Agric sector requires action not talk – GAWU

Business News of Tuesday, 3 February 2015

Source: Graphic Online

Cover Woman Farmer

The government needs to redefine the role of agriculture in its national development agenda in order to address the challenges that globalisation brings to the sector, the General Agricultural Workers’ Union (GAWU) of the Trades Union Congress, has said.

The General Secretary of GAWU, Mr Edward T. Kareweh, told the GRAPHIC BUSINESS in an interview that the current unemployment rates, influx of imports and the declining manufacturing sector, all pose serious challenges to the economy but was upbeat that the trend could be reversed if agriculture was given the needed investment.

“The only way is to position agric to absorb and transmit some of the benefits or support to the various sub-sectors. If we do that it will be able to absorb the unemployment and when the people are having employment, they will now have the purchasing power and they can participate effectively in the market by buying goods and services from the other sectors,” he said.

Mr Kareweh’s comments come at the back of the recent data from the Ghana Statistical Service (GSS), which showed that growth in the crops sub-sector of agriculture declined from 5.9 per cent in 2013 to 3.6 per cent in 2014.

He explained that the decline of the crops sub-sector of agriculture suggested that agriculture was no more a priority as far as government spending was concerned.

According to this year’s budget statement, the agriculture sector continued to show signs of recovery, growing from 2.3 per cent in 2012 to 5.2 per cent in 2013 and then to 5.3 per cent in 2014.

The growth was on account of the forestry and logging sub-sectors, in which growth rebounded from a negative 0.04 per cent in 2013 to a 16.5 per cent in 2014. The Fisheries sub-sector also maintained its recent positive growth path, growing by 7.1 per cent in 2014, up from 5.8 per cent in 2013.

The crops sub-sector, however, experienced a decline, growing at 3.6 per cent, down from 5.9 per cent in 2013.

Mr Kareweh explained that the decline in the growth of the crops sub-sector was due to budgetary provisions in 2013 to continue with the fertiliser subsidy programme which failed to materialise, leading to a slowdown in growth.

According to him, whereas plantation agriculture might not need much fertiliser, there was a direct correlation between fertiliser application and yield in the crop sub-sector.

He said the decline could also be a response to market outlook. “If the previous year production was high and there was huge post harvest loss because the food was not lifted from the farm gate to the market and it got rotten, there will be a shortfall in production as people will cut down on production,” he explained.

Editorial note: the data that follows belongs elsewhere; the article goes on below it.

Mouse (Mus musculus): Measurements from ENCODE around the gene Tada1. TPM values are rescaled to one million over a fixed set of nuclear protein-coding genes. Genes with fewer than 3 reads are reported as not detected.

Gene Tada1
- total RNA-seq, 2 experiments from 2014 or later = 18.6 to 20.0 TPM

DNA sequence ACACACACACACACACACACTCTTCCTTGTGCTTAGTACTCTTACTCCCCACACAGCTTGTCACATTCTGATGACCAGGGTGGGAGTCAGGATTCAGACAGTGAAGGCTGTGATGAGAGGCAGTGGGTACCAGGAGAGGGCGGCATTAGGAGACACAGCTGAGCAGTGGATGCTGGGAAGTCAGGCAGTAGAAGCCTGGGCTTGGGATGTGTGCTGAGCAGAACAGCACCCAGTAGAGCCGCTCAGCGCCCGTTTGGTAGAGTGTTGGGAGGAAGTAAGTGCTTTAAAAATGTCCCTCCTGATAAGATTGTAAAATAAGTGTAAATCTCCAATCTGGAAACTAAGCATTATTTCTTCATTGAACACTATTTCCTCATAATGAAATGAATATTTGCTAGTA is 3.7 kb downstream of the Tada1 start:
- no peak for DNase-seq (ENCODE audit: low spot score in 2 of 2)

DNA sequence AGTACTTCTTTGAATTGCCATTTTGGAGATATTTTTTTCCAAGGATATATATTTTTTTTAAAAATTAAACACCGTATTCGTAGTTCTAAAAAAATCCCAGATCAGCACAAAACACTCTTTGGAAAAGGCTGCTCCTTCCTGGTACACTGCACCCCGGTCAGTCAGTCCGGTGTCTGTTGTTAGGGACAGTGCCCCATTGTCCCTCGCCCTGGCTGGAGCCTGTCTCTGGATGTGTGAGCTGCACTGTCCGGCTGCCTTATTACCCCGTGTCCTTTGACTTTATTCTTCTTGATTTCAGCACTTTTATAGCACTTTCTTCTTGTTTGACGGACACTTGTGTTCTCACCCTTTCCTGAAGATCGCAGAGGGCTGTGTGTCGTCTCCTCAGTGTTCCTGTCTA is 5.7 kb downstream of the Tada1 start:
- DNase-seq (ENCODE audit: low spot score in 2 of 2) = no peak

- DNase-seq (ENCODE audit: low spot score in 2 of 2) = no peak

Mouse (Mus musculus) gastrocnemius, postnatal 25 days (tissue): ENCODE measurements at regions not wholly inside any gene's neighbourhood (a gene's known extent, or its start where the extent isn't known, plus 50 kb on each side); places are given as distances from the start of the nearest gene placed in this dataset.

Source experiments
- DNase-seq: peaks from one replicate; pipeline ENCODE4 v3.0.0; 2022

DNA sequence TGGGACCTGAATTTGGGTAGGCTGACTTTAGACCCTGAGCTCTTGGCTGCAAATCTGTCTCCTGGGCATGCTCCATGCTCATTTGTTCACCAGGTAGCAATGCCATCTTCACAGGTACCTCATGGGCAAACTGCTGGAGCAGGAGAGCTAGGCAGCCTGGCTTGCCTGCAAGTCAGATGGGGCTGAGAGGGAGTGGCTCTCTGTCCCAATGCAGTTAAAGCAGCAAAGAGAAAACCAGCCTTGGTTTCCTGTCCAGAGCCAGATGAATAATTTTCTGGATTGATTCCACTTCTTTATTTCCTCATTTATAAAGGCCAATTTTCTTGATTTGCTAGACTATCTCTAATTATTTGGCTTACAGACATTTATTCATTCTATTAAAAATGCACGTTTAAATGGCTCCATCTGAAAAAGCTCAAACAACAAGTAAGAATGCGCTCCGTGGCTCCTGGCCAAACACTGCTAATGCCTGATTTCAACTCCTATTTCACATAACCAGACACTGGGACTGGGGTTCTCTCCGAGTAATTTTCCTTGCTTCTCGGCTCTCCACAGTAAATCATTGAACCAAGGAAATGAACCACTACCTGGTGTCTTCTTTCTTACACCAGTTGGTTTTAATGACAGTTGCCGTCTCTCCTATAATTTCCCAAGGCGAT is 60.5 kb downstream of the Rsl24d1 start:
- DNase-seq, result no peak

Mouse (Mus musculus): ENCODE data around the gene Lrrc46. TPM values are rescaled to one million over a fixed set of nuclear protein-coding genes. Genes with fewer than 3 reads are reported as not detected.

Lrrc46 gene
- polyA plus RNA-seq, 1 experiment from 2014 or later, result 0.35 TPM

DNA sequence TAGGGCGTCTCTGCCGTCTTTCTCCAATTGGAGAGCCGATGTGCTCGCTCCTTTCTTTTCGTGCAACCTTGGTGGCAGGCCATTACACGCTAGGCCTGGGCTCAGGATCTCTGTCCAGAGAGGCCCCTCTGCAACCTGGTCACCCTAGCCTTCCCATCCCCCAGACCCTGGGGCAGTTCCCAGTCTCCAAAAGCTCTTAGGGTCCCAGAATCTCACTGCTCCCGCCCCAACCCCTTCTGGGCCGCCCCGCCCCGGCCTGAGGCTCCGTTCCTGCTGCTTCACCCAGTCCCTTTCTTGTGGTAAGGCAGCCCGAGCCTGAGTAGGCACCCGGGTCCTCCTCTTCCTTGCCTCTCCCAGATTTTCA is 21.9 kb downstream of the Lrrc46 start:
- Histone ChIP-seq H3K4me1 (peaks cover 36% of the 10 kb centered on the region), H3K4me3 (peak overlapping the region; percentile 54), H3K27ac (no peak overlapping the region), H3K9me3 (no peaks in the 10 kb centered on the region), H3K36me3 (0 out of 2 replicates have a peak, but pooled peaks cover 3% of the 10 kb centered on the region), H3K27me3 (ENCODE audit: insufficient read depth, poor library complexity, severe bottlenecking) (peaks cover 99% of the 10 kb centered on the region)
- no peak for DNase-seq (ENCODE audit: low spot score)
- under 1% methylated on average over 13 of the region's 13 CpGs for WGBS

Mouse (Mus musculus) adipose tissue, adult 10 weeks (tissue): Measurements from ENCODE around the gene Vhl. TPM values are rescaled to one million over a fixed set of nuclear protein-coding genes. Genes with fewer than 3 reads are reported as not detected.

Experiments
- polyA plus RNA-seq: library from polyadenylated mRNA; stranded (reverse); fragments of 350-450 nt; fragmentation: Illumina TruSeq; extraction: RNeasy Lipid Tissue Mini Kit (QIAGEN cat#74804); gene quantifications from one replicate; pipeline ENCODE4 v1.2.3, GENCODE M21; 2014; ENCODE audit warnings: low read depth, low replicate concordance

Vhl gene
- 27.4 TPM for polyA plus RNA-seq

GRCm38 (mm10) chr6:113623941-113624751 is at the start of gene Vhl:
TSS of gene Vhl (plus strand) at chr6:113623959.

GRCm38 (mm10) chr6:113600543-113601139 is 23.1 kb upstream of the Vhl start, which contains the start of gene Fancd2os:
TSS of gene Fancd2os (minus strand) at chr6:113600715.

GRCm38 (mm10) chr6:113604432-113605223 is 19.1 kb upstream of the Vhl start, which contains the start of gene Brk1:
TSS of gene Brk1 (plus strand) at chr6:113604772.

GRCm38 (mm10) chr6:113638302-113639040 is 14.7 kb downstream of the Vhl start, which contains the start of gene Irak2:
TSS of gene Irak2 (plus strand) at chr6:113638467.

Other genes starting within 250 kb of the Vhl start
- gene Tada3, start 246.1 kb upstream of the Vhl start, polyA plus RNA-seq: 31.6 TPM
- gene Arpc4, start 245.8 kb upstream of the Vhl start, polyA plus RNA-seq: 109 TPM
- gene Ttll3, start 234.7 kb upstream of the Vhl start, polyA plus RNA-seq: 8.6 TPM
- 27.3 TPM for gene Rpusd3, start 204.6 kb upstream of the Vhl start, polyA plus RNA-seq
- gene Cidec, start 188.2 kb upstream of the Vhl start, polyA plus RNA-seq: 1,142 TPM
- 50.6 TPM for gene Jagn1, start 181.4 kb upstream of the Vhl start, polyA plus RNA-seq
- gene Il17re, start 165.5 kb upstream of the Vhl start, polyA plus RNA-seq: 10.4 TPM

He warned that the forestry and logging sub-sector, which recovered to push the growth in the entire agriculture sector up could become deceptive.

“What type of forestry and logging do we do? It tells you that we have increased the felling of trees in this country. It also implies that we have probably destroyed more forest reserve than before to be able to attain this increased production. That, in itself, is a positive growth with a negative implication to the economy,” he said.

Mr Kareweh said the slow growth of the sector was a reflection of policy choices of the country.

“It suggests that agric is no more given the level of importance needed because of emerging sub-sectors such as the oil and gas industry and emergence of services sector,” he explained.

He said the desire of the country to become the financial hub of West Africa was wrong, given that such strategies would only make the services sector a distributor to the rest of the sub-region but not necessarily the consumer or the beneficiary of the inflow from the services, particularly, the financial sector.

Ghana, he said, could only become a beneficiary of such a policy only when it had other institutions that could tap into the physical proximity of the hub.

The general secretary said the union anticipated that agriculture would remain largely same unless a radical policy change was put in place to transform it in a dramatic way.

He said so long as it continued to be largely rain-fed and with the uncertain climatic change, the country should not expect it to improve further.

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